The only person who could allow Steven Avery a reprieve from prison has delivered some disappointing news for the convict.
Governor of Wisconsin Scott Walker, 48, vowed the 'Making A Murderer' subject would not be released from prison, despite some 127,000 signatures that have signed a White House petition calling for his release.
This article may contain spoilers for the Netflix series 'Making A Murderer'
"Just because a documentary on TV says something doesn't mean that's actually what the evidence shows,” Walker told WQOW television on Tuesday.
"The bottom line is that there was a crime that was committed a decade ago.
"There is a system... by which individuals can petition the courts to get relief like others have done in the past that shows that someone might actually be innocent. But I am not going to override a system that is already put in place."
Steven Avery's chances of release have been slashed by Scott Walker
Walker has not granted a single pardon since he took office five years ago.
Jerry Buting, one of Avery's defence lawyers, told Radio 4's Today programme that all of his appeals had been exhausted and only newly-discovered evidence could force the case to be re-examined.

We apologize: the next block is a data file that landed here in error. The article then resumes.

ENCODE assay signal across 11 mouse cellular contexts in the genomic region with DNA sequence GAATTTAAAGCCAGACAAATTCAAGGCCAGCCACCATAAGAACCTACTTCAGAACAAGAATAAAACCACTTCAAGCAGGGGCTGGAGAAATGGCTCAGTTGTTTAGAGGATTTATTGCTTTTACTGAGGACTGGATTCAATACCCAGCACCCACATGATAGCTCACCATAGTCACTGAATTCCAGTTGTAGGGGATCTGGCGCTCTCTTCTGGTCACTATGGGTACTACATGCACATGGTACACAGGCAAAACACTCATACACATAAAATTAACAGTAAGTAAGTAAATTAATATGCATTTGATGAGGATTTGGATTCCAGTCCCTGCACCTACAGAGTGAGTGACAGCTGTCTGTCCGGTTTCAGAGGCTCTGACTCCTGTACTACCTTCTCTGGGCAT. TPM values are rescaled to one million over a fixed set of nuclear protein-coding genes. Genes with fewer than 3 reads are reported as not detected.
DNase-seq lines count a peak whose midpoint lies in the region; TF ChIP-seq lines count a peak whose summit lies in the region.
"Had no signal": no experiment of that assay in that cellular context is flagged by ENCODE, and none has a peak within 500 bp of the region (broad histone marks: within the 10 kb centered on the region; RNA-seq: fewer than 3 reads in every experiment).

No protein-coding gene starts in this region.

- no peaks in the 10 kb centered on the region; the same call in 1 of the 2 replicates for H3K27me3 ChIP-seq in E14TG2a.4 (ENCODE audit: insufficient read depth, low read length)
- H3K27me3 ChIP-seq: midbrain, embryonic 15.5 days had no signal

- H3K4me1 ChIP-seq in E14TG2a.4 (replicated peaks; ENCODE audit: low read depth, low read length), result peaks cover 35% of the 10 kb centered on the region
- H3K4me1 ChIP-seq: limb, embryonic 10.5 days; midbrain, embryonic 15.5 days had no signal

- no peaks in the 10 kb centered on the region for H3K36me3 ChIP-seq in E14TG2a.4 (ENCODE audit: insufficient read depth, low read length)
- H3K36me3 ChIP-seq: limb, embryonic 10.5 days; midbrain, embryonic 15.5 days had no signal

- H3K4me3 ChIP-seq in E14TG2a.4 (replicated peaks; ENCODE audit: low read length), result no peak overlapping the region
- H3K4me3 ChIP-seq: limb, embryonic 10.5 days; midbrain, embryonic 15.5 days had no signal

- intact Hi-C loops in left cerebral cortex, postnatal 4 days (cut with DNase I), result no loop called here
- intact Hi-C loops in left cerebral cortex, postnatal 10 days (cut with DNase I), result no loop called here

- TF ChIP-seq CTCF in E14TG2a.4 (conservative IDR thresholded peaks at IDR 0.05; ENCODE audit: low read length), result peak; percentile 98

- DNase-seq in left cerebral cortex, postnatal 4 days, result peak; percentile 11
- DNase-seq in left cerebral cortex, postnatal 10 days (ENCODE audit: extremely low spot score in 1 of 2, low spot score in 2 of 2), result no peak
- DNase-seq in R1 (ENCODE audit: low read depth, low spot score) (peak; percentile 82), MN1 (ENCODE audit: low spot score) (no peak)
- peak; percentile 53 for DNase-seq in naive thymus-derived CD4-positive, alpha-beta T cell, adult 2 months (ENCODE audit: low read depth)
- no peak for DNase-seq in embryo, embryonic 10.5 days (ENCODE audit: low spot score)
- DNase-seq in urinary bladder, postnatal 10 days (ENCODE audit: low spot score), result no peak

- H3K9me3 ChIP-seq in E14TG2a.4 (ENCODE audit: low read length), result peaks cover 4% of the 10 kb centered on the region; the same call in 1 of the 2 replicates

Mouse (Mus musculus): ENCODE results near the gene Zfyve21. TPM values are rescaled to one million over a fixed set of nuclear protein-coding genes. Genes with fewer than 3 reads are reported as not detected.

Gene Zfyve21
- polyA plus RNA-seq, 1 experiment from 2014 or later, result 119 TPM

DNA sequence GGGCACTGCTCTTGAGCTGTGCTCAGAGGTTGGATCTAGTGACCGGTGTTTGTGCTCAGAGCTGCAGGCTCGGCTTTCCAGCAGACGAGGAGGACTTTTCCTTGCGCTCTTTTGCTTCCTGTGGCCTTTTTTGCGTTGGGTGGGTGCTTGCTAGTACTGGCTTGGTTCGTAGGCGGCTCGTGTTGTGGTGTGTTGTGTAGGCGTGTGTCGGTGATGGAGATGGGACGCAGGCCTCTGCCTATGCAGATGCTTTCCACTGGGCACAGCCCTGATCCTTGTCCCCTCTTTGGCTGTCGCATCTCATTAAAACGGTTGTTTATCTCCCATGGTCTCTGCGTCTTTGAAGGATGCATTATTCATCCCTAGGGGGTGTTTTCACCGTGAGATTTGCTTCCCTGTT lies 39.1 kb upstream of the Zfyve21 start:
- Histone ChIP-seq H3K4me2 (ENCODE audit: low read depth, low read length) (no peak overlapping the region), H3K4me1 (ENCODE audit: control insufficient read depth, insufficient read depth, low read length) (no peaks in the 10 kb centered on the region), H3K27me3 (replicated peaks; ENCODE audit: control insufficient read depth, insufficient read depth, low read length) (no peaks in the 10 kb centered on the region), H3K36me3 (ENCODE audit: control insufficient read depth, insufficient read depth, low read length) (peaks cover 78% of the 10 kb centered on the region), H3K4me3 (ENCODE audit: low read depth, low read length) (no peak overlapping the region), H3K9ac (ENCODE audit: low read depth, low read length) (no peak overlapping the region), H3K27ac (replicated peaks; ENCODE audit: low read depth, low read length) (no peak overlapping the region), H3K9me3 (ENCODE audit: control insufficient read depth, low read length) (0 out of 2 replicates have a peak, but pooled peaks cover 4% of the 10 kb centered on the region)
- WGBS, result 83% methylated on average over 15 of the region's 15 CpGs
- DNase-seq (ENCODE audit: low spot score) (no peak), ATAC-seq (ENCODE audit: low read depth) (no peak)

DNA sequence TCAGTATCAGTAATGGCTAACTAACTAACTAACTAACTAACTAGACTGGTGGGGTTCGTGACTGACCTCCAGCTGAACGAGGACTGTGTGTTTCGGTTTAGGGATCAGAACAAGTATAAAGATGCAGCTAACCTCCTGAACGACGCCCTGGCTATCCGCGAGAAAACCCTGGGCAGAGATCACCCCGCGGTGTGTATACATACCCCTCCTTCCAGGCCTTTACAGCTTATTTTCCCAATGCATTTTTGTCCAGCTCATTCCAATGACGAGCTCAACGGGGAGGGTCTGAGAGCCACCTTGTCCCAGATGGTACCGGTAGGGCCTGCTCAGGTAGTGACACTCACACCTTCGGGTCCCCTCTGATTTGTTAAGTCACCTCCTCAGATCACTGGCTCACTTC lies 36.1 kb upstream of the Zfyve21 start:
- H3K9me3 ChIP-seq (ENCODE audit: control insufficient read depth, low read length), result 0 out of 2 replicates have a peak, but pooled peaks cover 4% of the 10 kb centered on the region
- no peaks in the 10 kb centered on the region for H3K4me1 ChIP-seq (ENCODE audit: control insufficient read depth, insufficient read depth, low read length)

"We're getting new leads that can be followed up," he said. "Scientists from all over the world have been contacting us with different approaches to present scientific evidence that... could demonstrate his innocence."
The petition to pardon Avery and his cousin, Brendan Dassey, suggests President Obama should intervene.
However under US law, presidents can only pardon federal crimes - which are a violation of a statute by the United States Congress.
As Avery has been convicted of breaking a state law - passed by the state legislature of local authority, the only person who could pardon Avery is the Governor of Wisconsin.
The petition states: "Based on the evidence in the Netflix documentary series "Making a Murderer", the justice system embarrassingly failed both men, completely ruining their entire lives.
"There is clear evidence that the Manitowoc County sheriff's department used improper methods to convict both Steven Avery and Brendan Dassey.
“This is a black mark on the justice system as a whole, and should be recognized as such, while also giving these men the ability to live as normal a life as possible."
Avery was sent to prison in 1985 for sexual assault and attempted murder. DNA evidence later proved he was innocent of the crimes, and in 2003 his conviction was overturned.
Two years after his release and his filing of a $36 million lawsuit against Manitowoc County for wrongful conviction, he was again accused and later convicted for the murder of Teresa Halbach.